1911 Encyclopædia Britannica/Lortzing, Gustav Albert
|←Lorraine||1911 Encyclopædia Britannica, Volume 17
Lortzing, Gustav Albert
|See also Albert Lortzing on Wikipedia; and our 1911 Encyclopædia Britannica disclaimer.|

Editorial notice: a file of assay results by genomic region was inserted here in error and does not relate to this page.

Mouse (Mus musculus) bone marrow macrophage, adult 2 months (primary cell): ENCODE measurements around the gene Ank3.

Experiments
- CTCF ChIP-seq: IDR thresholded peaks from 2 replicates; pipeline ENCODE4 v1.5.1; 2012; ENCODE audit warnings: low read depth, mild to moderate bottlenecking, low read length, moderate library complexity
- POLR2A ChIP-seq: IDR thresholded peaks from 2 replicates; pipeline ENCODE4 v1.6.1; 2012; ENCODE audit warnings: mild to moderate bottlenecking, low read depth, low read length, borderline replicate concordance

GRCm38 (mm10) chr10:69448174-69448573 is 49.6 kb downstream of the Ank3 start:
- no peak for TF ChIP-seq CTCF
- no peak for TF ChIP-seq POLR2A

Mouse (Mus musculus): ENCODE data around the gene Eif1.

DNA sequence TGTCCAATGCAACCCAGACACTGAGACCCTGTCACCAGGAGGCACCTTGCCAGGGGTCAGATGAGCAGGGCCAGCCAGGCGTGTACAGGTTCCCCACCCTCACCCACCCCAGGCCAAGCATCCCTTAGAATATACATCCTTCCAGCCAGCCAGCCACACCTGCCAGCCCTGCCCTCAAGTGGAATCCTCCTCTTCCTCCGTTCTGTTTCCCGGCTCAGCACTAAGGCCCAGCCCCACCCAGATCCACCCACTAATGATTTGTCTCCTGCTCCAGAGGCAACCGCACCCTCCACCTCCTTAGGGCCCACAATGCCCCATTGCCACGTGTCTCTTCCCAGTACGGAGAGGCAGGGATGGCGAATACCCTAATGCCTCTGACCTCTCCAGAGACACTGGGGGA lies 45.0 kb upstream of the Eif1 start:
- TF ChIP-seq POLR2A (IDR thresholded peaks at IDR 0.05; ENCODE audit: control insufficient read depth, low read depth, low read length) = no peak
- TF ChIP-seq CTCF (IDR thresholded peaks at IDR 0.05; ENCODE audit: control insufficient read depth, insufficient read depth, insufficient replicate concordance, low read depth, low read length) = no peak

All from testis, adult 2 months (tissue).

LORTZING, GUSTAV ALBERT (1801-1851), German composer, was born at Berlin on the 23rd of October 1801. Both his parents were actors, and when he was nineteen the son began to play youthful lover at the theatres of Dusseldorf and Aachen, sometimes also singing in small tenor or baritone parts. His first opera Ali Pascha von Jannina appeared in 1824, but his fame as a musician rests chiefly upon the two operas Der Wildschütz (1842) and Czar and Zimmermann (1837). The latter, although now regarded as one of the masterpieces of German comic opera, was received with little enthusiasm by the public of Leipzig. Subsequent performance in Berlin, however, provoked such a tempest of applause that the opera was soon placed on all the stages of Germany. It was translated into English, French, Swedish, Danish, Dutch, Bohemian, Hungarian and Russian. Der Wildschütz was based on a comedy of Kotzebue, and was a satire on the unintelligent and exaggerated admiration for the highest beauty in art expressed by the bourgeois gentilhomme. Of his other operas it is only necessary to note Der Pole und sein Kind, produced shortly after the Polish insurrection of 1831, and Undine (1845). Lortzing died at Berlin on the 21st of January 1851.